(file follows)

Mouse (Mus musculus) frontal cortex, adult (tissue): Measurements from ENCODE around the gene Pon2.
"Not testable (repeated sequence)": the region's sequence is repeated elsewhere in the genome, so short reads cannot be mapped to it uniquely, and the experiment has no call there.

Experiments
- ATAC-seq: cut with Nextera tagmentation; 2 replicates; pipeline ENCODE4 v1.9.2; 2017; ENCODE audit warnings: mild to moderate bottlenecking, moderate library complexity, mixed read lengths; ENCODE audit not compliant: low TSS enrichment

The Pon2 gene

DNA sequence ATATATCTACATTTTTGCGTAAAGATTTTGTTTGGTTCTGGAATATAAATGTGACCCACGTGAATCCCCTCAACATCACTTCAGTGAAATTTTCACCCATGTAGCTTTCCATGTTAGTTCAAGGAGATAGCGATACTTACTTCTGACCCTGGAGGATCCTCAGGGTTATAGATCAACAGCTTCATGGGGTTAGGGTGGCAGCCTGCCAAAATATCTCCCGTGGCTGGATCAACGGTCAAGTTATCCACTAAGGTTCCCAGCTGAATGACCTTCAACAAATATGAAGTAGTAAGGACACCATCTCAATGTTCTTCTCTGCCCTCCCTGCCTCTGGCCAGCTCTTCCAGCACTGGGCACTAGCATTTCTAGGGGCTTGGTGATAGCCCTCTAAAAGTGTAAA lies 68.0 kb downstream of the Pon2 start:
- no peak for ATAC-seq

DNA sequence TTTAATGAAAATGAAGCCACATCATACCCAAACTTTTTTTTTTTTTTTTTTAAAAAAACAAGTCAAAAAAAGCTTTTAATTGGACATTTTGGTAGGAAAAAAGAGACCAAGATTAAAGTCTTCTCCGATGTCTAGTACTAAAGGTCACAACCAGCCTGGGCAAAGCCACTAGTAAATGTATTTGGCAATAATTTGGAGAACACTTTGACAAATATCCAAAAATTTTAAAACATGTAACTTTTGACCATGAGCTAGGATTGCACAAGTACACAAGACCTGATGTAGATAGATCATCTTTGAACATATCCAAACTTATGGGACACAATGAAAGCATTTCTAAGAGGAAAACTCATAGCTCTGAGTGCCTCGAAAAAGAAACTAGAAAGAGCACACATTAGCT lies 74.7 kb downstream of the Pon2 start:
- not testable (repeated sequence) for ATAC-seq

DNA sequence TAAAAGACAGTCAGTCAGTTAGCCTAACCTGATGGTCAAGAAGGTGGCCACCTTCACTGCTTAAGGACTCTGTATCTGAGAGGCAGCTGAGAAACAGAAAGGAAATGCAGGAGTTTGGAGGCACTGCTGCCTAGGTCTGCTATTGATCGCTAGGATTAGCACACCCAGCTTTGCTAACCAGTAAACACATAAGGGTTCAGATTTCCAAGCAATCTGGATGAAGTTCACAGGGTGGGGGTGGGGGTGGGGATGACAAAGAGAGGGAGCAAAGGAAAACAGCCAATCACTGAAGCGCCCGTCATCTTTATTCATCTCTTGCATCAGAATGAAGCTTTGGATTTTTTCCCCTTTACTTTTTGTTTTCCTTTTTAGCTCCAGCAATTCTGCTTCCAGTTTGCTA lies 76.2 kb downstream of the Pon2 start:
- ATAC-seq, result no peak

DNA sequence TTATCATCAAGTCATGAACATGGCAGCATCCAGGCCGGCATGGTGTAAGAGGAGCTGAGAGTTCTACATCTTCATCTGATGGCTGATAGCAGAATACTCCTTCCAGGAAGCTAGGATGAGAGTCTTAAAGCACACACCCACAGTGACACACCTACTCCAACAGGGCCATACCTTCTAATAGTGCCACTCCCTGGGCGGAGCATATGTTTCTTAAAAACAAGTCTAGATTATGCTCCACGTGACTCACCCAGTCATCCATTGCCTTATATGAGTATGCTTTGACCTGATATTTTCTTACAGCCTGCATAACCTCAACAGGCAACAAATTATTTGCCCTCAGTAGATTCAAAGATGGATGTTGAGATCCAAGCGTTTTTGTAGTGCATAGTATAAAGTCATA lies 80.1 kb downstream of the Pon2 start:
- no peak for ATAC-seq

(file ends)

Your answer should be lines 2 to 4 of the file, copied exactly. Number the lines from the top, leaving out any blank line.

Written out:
"Not testable (repeated sequence)": the region's sequence is repeated elsewhere in the genome, so short reads cannot be mapped to it uniquely, and the experiment has no call there.

Experiments
- ATAC-seq: cut with Nextera tagmentation; 2 replicates; pipeline ENCODE4 v1.9.2; 2017; ENCODE audit warnings: mild to moderate bottlenecking, moderate library complexity, mixed read lengths; ENCODE audit not compliant: low TSS enrichment